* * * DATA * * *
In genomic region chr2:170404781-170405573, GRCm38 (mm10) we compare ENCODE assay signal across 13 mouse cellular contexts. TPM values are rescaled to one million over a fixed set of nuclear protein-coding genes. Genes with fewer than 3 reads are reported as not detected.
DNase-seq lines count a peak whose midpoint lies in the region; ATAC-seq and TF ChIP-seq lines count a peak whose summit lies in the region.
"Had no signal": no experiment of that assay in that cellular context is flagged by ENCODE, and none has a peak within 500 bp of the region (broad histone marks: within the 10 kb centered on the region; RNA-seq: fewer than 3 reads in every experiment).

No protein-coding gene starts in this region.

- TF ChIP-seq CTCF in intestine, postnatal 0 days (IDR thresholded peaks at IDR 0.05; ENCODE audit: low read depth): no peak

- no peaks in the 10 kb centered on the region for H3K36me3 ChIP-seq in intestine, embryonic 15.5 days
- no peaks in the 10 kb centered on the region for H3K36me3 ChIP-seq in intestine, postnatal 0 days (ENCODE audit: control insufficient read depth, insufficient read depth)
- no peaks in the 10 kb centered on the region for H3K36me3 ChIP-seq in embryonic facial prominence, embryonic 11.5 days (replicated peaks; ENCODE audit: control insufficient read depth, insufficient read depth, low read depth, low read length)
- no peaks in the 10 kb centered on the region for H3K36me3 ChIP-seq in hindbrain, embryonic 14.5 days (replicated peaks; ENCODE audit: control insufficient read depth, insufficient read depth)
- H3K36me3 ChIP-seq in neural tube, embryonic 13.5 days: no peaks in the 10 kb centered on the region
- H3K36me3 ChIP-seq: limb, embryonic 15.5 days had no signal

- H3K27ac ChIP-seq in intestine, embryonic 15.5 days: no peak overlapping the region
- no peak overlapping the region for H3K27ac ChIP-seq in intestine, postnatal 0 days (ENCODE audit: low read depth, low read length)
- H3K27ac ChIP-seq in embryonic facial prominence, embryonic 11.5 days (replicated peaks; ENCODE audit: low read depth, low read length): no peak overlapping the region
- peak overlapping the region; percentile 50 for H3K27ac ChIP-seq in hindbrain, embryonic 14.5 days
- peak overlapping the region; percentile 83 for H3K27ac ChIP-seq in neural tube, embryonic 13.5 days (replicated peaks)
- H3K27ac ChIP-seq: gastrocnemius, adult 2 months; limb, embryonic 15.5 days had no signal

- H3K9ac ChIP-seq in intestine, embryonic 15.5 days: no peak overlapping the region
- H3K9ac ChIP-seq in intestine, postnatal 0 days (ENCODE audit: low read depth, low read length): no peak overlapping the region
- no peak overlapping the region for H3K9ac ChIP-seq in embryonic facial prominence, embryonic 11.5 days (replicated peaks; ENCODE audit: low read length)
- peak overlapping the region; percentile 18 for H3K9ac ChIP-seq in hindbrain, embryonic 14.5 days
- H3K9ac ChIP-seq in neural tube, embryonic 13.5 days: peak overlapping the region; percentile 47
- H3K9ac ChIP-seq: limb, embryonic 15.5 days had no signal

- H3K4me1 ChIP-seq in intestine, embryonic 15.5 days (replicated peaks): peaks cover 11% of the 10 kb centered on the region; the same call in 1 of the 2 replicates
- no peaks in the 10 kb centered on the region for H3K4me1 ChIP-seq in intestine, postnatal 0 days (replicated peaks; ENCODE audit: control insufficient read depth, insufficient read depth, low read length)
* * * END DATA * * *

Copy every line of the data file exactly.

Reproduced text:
In genomic region chr2:170404781-170405573, GRCm38 (mm10) we compare ENCODE assay signal across 13 mouse cellular contexts. TPM values are rescaled to one million over a fixed set of nuclear protein-coding genes. Genes with fewer than 3 reads are reported as not detected.
DNase-seq lines count a peak whose midpoint lies in the region; ATAC-seq and TF ChIP-seq lines count a peak whose summit lies in the region.
"Had no signal": no experiment of that assay in that cellular context is flagged by ENCODE, and none has a peak within 500 bp of the region (broad histone marks: within the 10 kb centered on the region; RNA-seq: fewer than 3 reads in every experiment).

No protein-coding gene starts in this region.

- TF ChIP-seq CTCF in intestine, postnatal 0 days (IDR thresholded peaks at IDR 0.05; ENCODE audit: low read depth): no peak

- no peaks in the 10 kb centered on the region for H3K36me3 ChIP-seq in intestine, embryonic 15.5 days
- no peaks in the 10 kb centered on the region for H3K36me3 ChIP-seq in intestine, postnatal 0 days (ENCODE audit: control insufficient read depth, insufficient read depth)
- no peaks in the 10 kb centered on the region for H3K36me3 ChIP-seq in embryonic facial prominence, embryonic 11.5 days (replicated peaks; ENCODE audit: control insufficient read depth, insufficient read depth, low read depth, low read length)
- no peaks in the 10 kb centered on the region for H3K36me3 ChIP-seq in hindbrain, embryonic 14.5 days (replicated peaks; ENCODE audit: control insufficient read depth, insufficient read depth)
- H3K36me3 ChIP-seq in neural tube, embryonic 13.5 days: no peaks in the 10 kb centered on the region
- H3K36me3 ChIP-seq: limb, embryonic 15.5 days had no signal

- H3K27ac ChIP-seq in intestine, embryonic 15.5 days: no peak overlapping the region
- no peak overlapping the region for H3K27ac ChIP-seq in intestine, postnatal 0 days (ENCODE audit: low read depth, low read length)
- H3K27ac ChIP-seq in embryonic facial prominence, embryonic 11.5 days (replicated peaks; ENCODE audit: low read depth, low read length): no peak overlapping the region
- peak overlapping the region; percentile 50 for H3K27ac ChIP-seq in hindbrain, embryonic 14.5 days
- peak overlapping the region; percentile 83 for H3K27ac ChIP-seq in neural tube, embryonic 13.5 days (replicated peaks)
- H3K27ac ChIP-seq: gastrocnemius, adult 2 months; limb, embryonic 15.5 days had no signal

- H3K9ac ChIP-seq in intestine, embryonic 15.5 days: no peak overlapping the region
- H3K9ac ChIP-seq in intestine, postnatal 0 days (ENCODE audit: low read depth, low read length): no peak overlapping the region
- no peak overlapping the region for H3K9ac ChIP-seq in embryonic facial prominence, embryonic 11.5 days (replicated peaks; ENCODE audit: low read length)
- peak overlapping the region; percentile 18 for H3K9ac ChIP-seq in hindbrain, embryonic 14.5 days
- H3K9ac ChIP-seq in neural tube, embryonic 13.5 days: peak overlapping the region; percentile 47
- H3K9ac ChIP-seq: limb, embryonic 15.5 days had no signal

- H3K4me1 ChIP-seq in intestine, embryonic 15.5 days (replicated peaks): peaks cover 11% of the 10 kb centered on the region; the same call in 1 of the 2 replicates
- no peaks in the 10 kb centered on the region for H3K4me1 ChIP-seq in intestine, postnatal 0 days (replicated peaks; ENCODE audit: control insufficient read depth, insufficient read depth, low read length)